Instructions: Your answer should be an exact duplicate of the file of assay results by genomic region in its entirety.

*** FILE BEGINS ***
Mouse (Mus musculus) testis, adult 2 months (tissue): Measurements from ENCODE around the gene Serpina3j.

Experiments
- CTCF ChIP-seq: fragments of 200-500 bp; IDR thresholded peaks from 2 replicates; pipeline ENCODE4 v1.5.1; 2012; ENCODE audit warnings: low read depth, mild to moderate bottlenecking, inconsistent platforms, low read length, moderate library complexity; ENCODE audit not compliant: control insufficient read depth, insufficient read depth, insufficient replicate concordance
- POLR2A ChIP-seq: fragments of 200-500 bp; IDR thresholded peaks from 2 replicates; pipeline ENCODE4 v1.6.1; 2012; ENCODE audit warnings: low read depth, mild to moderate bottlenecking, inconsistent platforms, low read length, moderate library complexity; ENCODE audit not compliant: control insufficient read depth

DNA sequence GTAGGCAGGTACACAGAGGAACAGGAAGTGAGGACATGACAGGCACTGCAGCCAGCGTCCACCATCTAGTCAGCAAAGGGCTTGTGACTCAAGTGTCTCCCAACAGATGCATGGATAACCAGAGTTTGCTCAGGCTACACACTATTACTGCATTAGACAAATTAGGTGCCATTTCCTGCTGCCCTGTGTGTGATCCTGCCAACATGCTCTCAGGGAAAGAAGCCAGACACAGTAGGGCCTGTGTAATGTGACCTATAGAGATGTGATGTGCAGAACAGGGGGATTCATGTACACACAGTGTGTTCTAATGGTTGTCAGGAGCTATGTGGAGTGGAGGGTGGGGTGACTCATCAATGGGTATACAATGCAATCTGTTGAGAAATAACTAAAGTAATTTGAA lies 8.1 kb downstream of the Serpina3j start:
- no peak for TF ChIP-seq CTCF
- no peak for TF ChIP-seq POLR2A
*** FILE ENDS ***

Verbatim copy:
Mouse (Mus musculus) testis, adult 2 months (tissue): Measurements from ENCODE around the gene Serpina3j.

Experiments
- CTCF ChIP-seq: fragments of 200-500 bp; IDR thresholded peaks from 2 replicates; pipeline ENCODE4 v1.5.1; 2012; ENCODE audit warnings: low read depth, mild to moderate bottlenecking, inconsistent platforms, low read length, moderate library complexity; ENCODE audit not compliant: control insufficient read depth, insufficient read depth, insufficient replicate concordance
- POLR2A ChIP-seq: fragments of 200-500 bp; IDR thresholded peaks from 2 replicates; pipeline ENCODE4 v1.6.1; 2012; ENCODE audit warnings: low read depth, mild to moderate bottlenecking, inconsistent platforms, low read length, moderate library complexity; ENCODE audit not compliant: control insufficient read depth

DNA sequence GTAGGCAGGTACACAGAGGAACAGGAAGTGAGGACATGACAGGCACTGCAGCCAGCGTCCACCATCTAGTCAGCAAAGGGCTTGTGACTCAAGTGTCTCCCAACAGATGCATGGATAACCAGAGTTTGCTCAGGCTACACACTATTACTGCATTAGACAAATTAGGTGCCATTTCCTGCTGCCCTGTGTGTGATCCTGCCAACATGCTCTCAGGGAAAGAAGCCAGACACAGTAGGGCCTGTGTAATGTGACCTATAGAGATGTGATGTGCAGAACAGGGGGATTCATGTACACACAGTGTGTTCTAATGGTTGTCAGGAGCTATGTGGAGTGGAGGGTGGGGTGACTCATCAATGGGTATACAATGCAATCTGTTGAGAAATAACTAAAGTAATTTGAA lies 8.1 kb downstream of the Serpina3j start:
- no peak for TF ChIP-seq CTCF
- no peak for TF ChIP-seq POLR2A